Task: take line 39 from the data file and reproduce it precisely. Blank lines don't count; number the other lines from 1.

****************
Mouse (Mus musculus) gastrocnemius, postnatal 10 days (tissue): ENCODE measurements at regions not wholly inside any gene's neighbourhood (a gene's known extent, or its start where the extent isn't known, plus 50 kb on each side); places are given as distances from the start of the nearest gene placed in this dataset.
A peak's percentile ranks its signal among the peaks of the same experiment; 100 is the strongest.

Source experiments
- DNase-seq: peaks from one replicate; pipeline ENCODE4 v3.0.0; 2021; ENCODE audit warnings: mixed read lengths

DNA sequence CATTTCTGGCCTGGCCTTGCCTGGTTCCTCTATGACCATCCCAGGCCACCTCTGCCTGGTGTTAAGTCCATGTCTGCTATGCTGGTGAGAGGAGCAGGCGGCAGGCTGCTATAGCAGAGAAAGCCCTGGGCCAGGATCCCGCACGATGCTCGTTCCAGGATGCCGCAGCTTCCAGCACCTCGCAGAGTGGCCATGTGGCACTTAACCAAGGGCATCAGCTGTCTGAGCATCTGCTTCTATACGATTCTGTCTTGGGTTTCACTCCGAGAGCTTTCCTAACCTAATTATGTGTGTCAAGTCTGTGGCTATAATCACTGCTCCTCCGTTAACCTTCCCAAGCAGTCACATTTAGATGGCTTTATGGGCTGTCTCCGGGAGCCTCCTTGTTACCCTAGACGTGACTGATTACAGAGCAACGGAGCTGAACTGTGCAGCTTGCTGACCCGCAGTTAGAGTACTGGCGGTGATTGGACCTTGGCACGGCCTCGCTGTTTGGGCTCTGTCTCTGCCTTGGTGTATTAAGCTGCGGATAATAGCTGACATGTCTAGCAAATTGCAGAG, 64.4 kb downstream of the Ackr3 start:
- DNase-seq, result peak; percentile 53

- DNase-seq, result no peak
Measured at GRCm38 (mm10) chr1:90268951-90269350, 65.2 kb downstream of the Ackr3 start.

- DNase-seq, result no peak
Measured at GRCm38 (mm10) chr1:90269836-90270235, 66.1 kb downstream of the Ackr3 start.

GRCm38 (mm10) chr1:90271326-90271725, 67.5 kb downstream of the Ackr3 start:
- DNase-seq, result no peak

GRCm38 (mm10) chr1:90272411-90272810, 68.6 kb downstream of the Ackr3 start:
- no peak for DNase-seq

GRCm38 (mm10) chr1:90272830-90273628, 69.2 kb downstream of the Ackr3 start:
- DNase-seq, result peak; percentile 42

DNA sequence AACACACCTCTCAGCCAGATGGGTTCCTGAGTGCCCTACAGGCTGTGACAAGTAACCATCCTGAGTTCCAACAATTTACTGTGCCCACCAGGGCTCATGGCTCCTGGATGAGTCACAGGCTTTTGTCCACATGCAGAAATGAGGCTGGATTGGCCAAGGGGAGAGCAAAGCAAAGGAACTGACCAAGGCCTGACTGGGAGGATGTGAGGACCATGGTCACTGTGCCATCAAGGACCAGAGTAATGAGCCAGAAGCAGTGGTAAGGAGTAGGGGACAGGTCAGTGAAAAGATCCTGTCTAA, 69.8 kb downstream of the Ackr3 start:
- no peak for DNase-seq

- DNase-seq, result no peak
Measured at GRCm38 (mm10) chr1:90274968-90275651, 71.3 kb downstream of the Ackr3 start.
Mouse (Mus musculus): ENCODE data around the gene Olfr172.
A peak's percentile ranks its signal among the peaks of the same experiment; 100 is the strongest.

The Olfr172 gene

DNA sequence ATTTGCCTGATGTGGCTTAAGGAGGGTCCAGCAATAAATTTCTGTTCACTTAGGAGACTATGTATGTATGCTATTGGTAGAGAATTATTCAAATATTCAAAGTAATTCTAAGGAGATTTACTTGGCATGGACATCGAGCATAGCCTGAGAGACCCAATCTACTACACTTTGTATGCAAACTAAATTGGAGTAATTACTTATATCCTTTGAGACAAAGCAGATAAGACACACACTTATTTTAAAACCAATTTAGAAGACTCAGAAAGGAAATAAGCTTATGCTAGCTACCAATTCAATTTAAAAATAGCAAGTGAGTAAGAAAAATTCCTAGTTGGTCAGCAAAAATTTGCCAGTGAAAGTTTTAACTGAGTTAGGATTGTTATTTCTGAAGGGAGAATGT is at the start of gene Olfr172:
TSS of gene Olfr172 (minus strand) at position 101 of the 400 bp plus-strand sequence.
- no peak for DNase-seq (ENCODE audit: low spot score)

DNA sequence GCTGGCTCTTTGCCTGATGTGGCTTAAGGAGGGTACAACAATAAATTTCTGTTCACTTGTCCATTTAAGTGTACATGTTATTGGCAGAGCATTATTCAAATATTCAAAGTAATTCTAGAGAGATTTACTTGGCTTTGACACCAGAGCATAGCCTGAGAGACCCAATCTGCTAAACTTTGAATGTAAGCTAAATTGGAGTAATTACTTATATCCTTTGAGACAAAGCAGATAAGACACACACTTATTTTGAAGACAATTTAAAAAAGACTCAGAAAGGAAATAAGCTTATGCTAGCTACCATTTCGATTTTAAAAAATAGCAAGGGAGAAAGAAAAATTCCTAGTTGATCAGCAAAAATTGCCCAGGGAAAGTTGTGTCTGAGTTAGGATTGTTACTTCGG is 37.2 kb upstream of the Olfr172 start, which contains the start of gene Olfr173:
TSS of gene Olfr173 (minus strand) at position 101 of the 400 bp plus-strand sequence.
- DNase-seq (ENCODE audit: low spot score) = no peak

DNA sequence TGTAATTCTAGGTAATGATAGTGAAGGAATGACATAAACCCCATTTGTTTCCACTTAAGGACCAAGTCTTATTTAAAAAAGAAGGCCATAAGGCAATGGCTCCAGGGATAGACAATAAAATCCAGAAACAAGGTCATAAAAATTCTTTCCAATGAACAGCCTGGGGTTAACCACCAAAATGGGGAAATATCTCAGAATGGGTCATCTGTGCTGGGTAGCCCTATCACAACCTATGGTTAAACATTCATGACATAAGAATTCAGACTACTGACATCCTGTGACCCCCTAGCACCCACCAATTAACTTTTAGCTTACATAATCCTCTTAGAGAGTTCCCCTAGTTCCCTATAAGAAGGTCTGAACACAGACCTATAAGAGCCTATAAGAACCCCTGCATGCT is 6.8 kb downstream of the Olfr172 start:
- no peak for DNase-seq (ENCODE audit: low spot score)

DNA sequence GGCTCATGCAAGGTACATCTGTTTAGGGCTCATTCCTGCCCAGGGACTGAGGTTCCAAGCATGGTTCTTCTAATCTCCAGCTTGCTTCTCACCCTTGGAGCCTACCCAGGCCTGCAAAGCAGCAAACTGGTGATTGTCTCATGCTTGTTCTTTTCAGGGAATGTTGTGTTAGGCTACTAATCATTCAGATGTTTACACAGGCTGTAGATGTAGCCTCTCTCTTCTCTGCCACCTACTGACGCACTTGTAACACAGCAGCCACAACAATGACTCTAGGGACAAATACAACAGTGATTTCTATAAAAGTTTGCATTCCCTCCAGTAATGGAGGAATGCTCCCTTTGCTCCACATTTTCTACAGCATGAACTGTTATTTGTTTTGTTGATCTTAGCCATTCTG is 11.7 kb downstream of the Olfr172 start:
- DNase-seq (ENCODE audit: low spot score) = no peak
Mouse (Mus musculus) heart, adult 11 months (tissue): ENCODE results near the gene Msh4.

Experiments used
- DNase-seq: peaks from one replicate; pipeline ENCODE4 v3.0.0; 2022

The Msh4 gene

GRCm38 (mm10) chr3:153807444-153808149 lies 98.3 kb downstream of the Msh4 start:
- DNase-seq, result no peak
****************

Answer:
- DNase-seq, result no peak